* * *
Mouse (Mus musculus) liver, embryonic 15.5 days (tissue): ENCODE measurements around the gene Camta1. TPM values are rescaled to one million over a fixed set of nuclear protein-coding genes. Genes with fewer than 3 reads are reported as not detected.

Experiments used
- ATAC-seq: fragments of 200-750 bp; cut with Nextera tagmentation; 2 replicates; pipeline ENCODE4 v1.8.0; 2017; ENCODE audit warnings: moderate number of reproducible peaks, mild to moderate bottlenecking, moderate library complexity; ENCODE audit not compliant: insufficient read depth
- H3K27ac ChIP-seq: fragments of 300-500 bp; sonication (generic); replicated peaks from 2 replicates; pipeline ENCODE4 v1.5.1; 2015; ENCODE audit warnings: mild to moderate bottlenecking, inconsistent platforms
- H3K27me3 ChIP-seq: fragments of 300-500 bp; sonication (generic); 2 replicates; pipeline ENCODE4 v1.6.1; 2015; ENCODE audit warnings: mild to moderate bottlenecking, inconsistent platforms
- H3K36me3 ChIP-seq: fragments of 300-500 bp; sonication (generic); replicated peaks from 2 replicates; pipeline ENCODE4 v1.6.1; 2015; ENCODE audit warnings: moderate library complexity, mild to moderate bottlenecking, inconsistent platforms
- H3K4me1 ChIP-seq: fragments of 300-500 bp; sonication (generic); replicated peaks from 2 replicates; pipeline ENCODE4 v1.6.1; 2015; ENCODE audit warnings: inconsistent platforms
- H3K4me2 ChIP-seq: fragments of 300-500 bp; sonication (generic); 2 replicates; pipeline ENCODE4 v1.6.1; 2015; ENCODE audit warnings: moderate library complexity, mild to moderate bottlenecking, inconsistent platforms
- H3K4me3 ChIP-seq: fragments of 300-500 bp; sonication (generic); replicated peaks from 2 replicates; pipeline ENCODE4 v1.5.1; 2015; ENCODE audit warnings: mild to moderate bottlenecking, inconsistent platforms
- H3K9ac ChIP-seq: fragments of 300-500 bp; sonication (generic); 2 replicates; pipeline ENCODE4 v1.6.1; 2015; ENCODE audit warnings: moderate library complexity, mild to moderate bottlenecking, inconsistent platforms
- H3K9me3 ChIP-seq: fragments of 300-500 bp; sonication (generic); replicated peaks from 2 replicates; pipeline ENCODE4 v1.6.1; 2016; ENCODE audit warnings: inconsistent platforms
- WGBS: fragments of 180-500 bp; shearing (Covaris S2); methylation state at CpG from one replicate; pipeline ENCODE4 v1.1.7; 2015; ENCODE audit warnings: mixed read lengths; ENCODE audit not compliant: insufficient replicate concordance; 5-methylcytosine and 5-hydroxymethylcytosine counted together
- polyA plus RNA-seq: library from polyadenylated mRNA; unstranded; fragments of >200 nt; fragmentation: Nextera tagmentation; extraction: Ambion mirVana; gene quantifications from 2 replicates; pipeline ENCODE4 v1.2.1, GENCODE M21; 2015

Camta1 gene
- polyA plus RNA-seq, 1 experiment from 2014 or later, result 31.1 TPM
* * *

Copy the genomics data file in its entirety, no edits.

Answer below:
Mouse (Mus musculus) liver, embryonic 15.5 days (tissue): ENCODE measurements around the gene Camta1. TPM values are rescaled to one million over a fixed set of nuclear protein-coding genes. Genes with fewer than 3 reads are reported as not detected.

Experiments used
- ATAC-seq: fragments of 200-750 bp; cut with Nextera tagmentation; 2 replicates; pipeline ENCODE4 v1.8.0; 2017; ENCODE audit warnings: moderate number of reproducible peaks, mild to moderate bottlenecking, moderate library complexity; ENCODE audit not compliant: insufficient read depth
- H3K27ac ChIP-seq: fragments of 300-500 bp; sonication (generic); replicated peaks from 2 replicates; pipeline ENCODE4 v1.5.1; 2015; ENCODE audit warnings: mild to moderate bottlenecking, inconsistent platforms
- H3K27me3 ChIP-seq: fragments of 300-500 bp; sonication (generic); 2 replicates; pipeline ENCODE4 v1.6.1; 2015; ENCODE audit warnings: mild to moderate bottlenecking, inconsistent platforms
- H3K36me3 ChIP-seq: fragments of 300-500 bp; sonication (generic); replicated peaks from 2 replicates; pipeline ENCODE4 v1.6.1; 2015; ENCODE audit warnings: moderate library complexity, mild to moderate bottlenecking, inconsistent platforms
- H3K4me1 ChIP-seq: fragments of 300-500 bp; sonication (generic); replicated peaks from 2 replicates; pipeline ENCODE4 v1.6.1; 2015; ENCODE audit warnings: inconsistent platforms
- H3K4me2 ChIP-seq: fragments of 300-500 bp; sonication (generic); 2 replicates; pipeline ENCODE4 v1.6.1; 2015; ENCODE audit warnings: moderate library complexity, mild to moderate bottlenecking, inconsistent platforms
- H3K4me3 ChIP-seq: fragments of 300-500 bp; sonication (generic); replicated peaks from 2 replicates; pipeline ENCODE4 v1.5.1; 2015; ENCODE audit warnings: mild to moderate bottlenecking, inconsistent platforms
- H3K9ac ChIP-seq: fragments of 300-500 bp; sonication (generic); 2 replicates; pipeline ENCODE4 v1.6.1; 2015; ENCODE audit warnings: moderate library complexity, mild to moderate bottlenecking, inconsistent platforms
- H3K9me3 ChIP-seq: fragments of 300-500 bp; sonication (generic); replicated peaks from 2 replicates; pipeline ENCODE4 v1.6.1; 2016; ENCODE audit warnings: inconsistent platforms
- WGBS: fragments of 180-500 bp; shearing (Covaris S2); methylation state at CpG from one replicate; pipeline ENCODE4 v1.1.7; 2015; ENCODE audit warnings: mixed read lengths; ENCODE audit not compliant: insufficient replicate concordance; 5-methylcytosine and 5-hydroxymethylcytosine counted together
- polyA plus RNA-seq: library from polyadenylated mRNA; unstranded; fragments of >200 nt; fragmentation: Nextera tagmentation; extraction: Ambion mirVana; gene quantifications from 2 replicates; pipeline ENCODE4 v1.2.1, GENCODE M21; 2015

Camta1 gene
- polyA plus RNA-seq, 1 experiment from 2014 or later, result 31.1 TPM